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Denmark Pursues Sanctions After Iranian Plot

Michael Johnson
Danish police closed the Oresund bridge to Sweden as part of their September 28 operation to find and individual responsible for an assassination plot. (AP: Nils Meilvang)

Officials in Denmark announced on Tuesday that they would work with their European allies to pursue new sanctions against Tehran, following a foiled plot to assassinate an Iranian opposition figure on Danish soil. The Nordic country also withdrew its ambassador to Iran and summoned the Islamic Republic’s envoy to the Foreign Ministry in Copenhagen.

According to news reports, Iranian intelligence agencies recruited a Norwegian national with an Iranian background to spy on and eventually help kill a Danish citizen leading the Arab Struggle Movement for the Liberation of Ahwaz (ASMLA) group. ASMLA seeks to gain Arab independence from the Persian-dominated government in Tehran, advocating for a separate state for the citizens of Iran’s oil-rich southwest province of Khuzestan. Iran has also accused the group of orchestrating an attack on a military parade in Ahvaz that killed 29 people on October 4.

Days after the unnamed suspect was seen photographing the home of the ASMLA leader last month, Danish law enforcement began a massive operation to locate the individual, culminating with police almost completely cordoning off of Copenhagen from the rest of Europe on September 28. During the manhunt, security forces halted ferry services to Sweden and Germany as well as shut down traffic on Great Belt Bridge.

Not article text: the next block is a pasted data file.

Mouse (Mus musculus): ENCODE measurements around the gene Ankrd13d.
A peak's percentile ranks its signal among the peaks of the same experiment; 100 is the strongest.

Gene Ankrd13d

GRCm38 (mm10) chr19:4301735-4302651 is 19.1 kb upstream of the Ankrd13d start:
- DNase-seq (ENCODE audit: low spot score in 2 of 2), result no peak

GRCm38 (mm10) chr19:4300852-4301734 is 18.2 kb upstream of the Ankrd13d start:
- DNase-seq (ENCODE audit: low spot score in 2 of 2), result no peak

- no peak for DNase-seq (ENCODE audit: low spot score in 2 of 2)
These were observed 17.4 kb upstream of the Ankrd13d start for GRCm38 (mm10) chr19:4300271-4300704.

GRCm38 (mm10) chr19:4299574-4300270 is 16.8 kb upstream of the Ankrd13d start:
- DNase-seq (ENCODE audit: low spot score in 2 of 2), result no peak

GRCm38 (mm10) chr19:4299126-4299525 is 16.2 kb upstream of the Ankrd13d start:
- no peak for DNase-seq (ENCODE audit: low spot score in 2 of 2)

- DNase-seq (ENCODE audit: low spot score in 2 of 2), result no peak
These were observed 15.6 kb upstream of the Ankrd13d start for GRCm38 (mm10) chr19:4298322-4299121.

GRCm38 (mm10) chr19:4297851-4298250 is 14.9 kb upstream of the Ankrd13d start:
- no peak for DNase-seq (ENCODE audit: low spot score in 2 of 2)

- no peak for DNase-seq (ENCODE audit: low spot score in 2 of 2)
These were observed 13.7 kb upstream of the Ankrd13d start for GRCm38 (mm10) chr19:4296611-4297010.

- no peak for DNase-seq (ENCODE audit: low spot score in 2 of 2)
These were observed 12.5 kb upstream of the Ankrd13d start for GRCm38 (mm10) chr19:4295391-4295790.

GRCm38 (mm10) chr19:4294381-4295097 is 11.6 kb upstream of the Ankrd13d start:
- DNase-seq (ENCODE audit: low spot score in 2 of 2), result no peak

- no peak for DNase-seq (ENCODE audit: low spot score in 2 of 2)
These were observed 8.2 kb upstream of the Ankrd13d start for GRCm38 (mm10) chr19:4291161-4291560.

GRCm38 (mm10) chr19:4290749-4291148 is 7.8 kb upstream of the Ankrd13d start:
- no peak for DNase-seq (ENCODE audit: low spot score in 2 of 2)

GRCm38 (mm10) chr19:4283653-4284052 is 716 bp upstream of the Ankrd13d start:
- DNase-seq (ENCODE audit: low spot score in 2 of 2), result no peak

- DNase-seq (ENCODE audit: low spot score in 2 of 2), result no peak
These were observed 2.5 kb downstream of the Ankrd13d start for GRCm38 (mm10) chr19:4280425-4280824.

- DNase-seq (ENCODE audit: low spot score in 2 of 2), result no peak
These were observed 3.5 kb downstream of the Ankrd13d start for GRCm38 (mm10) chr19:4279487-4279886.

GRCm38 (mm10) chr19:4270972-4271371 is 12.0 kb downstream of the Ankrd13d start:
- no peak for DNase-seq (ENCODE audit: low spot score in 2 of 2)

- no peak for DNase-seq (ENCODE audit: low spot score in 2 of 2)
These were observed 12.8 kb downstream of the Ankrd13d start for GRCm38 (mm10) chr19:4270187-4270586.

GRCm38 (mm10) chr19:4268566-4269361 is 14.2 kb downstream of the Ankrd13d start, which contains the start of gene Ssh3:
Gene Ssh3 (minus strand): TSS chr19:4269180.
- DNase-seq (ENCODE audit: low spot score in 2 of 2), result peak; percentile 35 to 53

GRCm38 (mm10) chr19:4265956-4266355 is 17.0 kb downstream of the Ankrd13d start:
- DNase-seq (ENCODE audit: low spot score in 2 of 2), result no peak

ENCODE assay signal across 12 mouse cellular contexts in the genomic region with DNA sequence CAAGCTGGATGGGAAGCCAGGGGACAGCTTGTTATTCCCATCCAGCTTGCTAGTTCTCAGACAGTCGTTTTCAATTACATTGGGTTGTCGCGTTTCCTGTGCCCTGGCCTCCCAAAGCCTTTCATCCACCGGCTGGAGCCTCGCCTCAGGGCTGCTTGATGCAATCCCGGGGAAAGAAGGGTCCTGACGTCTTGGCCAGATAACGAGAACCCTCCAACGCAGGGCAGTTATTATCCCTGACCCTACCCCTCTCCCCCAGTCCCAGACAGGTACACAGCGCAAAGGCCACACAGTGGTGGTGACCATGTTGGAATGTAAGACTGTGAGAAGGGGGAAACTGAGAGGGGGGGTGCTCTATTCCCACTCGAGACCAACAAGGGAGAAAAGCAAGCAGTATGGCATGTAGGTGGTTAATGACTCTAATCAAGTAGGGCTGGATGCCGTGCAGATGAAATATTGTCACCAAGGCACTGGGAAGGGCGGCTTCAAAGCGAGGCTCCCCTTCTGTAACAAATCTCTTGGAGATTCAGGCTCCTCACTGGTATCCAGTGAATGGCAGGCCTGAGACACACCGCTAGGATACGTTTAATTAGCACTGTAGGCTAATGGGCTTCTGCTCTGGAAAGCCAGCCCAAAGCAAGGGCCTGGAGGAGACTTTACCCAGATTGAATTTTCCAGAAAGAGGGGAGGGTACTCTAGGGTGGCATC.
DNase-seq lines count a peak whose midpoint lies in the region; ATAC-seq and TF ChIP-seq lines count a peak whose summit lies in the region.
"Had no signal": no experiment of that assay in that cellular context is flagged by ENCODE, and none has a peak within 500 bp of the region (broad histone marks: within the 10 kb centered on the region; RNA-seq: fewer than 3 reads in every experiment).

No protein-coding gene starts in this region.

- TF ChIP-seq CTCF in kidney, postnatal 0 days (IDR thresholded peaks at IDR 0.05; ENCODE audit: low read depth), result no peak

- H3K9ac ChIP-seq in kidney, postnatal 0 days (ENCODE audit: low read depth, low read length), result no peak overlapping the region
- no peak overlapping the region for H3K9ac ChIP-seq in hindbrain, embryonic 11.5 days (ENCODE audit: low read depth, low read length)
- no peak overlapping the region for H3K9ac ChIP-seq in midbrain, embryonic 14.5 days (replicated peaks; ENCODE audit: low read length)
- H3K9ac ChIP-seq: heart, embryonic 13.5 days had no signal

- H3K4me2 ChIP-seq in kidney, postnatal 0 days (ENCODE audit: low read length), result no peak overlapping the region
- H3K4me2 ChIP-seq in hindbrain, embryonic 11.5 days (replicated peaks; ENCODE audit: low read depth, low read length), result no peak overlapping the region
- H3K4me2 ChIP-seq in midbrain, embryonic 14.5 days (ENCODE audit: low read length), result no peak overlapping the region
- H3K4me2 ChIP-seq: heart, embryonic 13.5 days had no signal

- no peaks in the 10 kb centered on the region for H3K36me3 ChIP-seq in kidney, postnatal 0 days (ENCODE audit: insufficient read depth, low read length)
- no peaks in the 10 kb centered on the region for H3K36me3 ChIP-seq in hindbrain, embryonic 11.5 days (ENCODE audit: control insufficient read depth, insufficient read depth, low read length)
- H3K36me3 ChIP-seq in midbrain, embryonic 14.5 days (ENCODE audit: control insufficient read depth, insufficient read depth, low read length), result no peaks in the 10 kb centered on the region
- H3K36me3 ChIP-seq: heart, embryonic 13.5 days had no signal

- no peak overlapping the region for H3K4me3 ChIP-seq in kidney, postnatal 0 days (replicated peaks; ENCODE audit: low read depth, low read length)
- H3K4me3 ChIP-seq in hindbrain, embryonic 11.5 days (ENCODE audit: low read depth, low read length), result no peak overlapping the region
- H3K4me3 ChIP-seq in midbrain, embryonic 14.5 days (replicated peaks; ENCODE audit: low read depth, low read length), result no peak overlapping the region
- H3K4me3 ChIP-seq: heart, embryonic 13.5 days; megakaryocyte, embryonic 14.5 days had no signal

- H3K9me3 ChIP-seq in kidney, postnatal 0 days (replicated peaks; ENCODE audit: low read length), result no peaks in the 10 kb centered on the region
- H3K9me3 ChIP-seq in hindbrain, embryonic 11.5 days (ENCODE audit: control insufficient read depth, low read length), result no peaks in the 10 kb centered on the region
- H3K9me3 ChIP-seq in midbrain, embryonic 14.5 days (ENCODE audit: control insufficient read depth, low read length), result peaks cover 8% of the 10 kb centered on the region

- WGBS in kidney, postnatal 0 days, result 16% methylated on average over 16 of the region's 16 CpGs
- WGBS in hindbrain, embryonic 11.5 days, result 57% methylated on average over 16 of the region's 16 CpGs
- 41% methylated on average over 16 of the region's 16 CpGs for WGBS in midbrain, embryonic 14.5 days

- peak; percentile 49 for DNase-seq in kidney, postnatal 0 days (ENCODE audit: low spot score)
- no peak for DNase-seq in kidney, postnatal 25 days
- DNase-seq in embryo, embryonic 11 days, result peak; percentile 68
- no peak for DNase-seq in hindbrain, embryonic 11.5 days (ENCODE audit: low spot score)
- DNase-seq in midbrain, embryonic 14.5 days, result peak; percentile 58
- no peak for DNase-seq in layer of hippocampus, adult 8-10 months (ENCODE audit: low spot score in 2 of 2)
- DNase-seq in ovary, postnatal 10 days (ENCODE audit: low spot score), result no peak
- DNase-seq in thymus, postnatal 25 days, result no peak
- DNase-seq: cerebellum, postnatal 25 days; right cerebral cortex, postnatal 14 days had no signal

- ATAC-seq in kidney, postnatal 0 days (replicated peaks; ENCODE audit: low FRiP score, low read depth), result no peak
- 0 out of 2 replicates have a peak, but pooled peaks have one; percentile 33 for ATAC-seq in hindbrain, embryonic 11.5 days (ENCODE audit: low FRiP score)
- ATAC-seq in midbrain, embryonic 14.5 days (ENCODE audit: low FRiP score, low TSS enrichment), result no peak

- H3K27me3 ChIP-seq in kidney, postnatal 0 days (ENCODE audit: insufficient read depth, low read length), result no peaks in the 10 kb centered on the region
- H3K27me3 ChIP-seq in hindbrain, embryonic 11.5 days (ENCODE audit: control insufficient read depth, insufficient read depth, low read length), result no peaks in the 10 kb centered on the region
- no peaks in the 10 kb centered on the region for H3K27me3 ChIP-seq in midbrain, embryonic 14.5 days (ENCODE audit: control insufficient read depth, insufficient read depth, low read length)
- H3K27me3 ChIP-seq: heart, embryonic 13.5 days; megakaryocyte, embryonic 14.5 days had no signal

About a month later, on October 21, Swedish Security Services arrested the person of interest in Gothenburg. According to the government, the suspect has been extradited to Denmark. An unnamed Israeli diplomat also indicated that the Mossad had also provided some intelligence about the pending attack.  

Danish Prime Minister Lars Lokke Rasmussen characterized the alleged assassination attempt on Danish soil as “totally unacceptable” and U.S. Secretary of State congratulated the government on “its arrest of an Iranian regime assassin.”

However, getting caught has not dissuaded the theocratic leaders in Tehran from attempting to kill their opponents around the world, and especially in Western Europe. In November 2017 an Iranian exile and fellow ASMLA member Ahmad Mola Nissi was gunned down in The Hague. Additionally, last summer the Mossad helped thwart a plot to bomb the opposition National Council of Resistance of Iran (NCRI) rally in a Paris suburb. Belgium arrested two individuals of Iranian background, finding an explosive device in their car.